Xue Zhou, Jun Yan Liu*
Department of Anaesthesiology, CNTTI of Institute of Life Sciences, Chongqing Medical University, Chongqing, China
Received: 09-Feb-2023, Manuscript No. JPA-23-91444; Editor assigned: 13- Feb-2023, Pre QC No. JPA- 23-91444 (PQ); Reviewed: 27- Feb-2023, QC No. JPA- 23-91444; Revised: 06-Mar-2023, Manuscript No. JPA- 23-91444 (R); Published: 20-Mar -2023, DOI: 10.4172/2322-0066.12.1.007
Citation: Zhou X, et al. Metabolomics Reveals TMAO as a Potential Marker and Intervention Target for Chronic Kidney Disease. RRJ Pharm Anal. 2023;12:007.
Copyright: © 2023 Zhou X, et al. This is an open-access article distributed under the terms of the Creative Commons Attribution License, which permits unrestricted use, distribution, and reproduction in any medium, provided the original author and source are credited.
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Chronic Kidney Disease (CKD) is an important cause of all-cause mortality, with a global prevalence of 9.1% in 2017 and a year-on-year increase in recent years. Since most CKD patients have irreversible kidney damage, CKD patients will gradually progress to End-Stage Renal Disease (ESRD) under the interaction with multiple pathological factors and thus have to receive renal replacement therapy, which not only brings great suffering to patients and their families but also a heavy burden to the society. Therefore, it is important to reveal the pathogenesis of CKD and find effective interventions to delay the progression. Recently, metabolomics has been widely used to study the pathogenesis of diseases and discover potential biomarkers by qualitatively and/or quantitatively analysing changes in the metabolome during the development of diseases. Metabolomics is a developing research area of nephrology, which has also been well-documented [2-4]. Metabolomics can be used as a systematic tool to provide new insights into CKD pathogenesis.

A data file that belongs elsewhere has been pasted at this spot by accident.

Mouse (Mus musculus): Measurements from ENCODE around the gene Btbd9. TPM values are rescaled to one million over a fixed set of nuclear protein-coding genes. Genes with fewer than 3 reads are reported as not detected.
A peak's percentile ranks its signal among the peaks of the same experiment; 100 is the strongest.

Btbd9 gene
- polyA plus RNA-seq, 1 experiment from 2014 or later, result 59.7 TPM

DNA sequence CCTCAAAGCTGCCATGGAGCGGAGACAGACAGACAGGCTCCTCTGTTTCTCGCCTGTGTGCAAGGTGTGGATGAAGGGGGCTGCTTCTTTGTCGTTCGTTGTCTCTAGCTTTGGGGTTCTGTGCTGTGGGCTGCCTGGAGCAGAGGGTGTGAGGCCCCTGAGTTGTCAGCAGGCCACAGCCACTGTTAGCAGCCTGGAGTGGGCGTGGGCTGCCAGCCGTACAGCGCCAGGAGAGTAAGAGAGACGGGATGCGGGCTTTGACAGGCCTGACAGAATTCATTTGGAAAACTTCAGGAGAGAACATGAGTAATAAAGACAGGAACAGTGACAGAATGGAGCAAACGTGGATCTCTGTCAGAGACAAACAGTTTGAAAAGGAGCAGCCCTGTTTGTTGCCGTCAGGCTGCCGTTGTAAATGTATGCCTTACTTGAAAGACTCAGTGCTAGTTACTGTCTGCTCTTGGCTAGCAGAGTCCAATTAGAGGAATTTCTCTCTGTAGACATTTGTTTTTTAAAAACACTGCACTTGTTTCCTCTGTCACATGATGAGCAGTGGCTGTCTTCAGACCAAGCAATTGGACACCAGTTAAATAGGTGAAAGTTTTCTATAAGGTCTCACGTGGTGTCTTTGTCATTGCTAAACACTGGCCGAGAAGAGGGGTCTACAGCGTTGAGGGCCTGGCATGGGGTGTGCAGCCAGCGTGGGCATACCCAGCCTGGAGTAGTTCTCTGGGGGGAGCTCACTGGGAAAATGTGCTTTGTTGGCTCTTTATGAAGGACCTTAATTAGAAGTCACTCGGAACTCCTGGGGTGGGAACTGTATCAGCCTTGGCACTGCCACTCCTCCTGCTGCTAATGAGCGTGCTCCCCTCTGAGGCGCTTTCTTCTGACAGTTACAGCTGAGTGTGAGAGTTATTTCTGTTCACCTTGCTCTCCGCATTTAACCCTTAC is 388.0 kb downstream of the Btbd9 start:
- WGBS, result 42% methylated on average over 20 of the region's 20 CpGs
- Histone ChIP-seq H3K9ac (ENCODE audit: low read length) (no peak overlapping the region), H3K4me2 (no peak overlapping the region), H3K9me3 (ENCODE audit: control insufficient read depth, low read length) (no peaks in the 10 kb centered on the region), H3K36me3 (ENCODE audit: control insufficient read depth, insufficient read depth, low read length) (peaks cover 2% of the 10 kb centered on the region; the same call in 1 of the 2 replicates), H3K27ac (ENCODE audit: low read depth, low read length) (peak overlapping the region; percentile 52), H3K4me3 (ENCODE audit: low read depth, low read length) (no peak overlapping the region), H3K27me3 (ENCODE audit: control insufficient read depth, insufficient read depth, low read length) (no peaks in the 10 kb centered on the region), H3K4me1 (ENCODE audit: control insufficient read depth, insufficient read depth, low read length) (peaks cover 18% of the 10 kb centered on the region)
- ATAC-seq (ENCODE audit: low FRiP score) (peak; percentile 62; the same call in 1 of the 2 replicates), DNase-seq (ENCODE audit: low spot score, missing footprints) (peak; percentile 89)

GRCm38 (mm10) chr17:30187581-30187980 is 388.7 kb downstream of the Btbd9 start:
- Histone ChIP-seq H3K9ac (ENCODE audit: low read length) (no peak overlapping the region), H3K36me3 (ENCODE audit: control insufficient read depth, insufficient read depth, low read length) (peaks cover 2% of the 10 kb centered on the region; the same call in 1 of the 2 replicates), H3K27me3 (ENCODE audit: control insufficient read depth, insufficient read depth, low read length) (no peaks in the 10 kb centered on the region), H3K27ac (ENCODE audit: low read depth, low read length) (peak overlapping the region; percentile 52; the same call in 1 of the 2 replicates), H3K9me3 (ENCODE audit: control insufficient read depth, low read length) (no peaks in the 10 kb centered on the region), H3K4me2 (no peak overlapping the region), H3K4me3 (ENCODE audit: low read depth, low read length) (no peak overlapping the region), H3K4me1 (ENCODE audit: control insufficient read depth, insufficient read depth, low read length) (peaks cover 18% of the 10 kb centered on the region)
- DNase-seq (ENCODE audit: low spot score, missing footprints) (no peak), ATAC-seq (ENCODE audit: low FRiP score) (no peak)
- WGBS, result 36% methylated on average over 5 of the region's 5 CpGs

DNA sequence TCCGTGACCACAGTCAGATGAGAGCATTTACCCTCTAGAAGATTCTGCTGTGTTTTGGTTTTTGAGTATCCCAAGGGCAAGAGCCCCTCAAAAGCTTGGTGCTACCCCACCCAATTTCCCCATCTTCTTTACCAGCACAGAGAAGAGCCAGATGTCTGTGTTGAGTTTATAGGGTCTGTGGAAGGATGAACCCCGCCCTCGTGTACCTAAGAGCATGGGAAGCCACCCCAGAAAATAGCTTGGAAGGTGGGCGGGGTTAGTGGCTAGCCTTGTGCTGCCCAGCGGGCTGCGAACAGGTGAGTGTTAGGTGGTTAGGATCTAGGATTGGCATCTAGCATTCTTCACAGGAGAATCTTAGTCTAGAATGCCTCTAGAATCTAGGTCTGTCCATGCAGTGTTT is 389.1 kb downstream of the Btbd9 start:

Recently Hu et al, used an LC-MS/MS-based non-targeted metabolomics to analyze the plasma samples from uremic patients and healthy controls, the key findings of which were further quantitatively validated in stage I-V CKD patients, where they found a significant correlation between blood Trimethylamine N-oxide (TMAO) concentrations and CKD progression. Subsequently, cellular and animal models were used to demonstrate that decreased production of TMAO attenuated kidney injury, at least in part, by mitigating the renal fibrosis involved in the down-regulation of α-Smooth Muscle Actin (α-SMA).
TMAO is a dietary metabolite of choline, L-carnitine, and betaine and has been reviewed as a risk factor for multiple health outcomes, including cardiovascular and cerebrovascular diseases, type II diabetes, hypertension, and renal dysfunction [6,7]. Recently, attention has been growing on the role of TMAO in the development of CKD. Previous studies have found that plasma TMAO levels are significantly higher in CKD patients than those of controls and that elevated plasma TMAO levels are associated with poorer long-term survival [8,9]. TMAO levels can be a potential risk factor for the development of CKD, but the role of TMAO in the progression of CKD disease and the underlying mechanisms remain largely unknown. In this article, Hu et al.’s research reveals that 1) plasma TMAO is positively correlated with renal dysfunction in patients with CKD at different stages, and 2) manipulation of TMAO may be a potential approach to retarding CKD progression.
Hu et al.’s study also left many to be further explored, including but not limited to 1) the metabolites other than TMAO identified in the reported cohort, which may also have nephrotoxicity and contribute to CKD progression, were not been studied/discussed; 2) An intensive and systematic study on the underlying mechanism of TMAO promoting CKD progression is lacking; 3) Some unknown metabolites recorded by LC-MS/MS, which may contribute to CKD progression, are not be investigated due to their structures unable to be annotated. Still, the present study extends previous findings by providing a further understanding of the pathogenesis of CKD progression through metabolomics, and reducing the production of TMAO may be a novel strategy to mitigate the progression of kidney injury in CKD patients.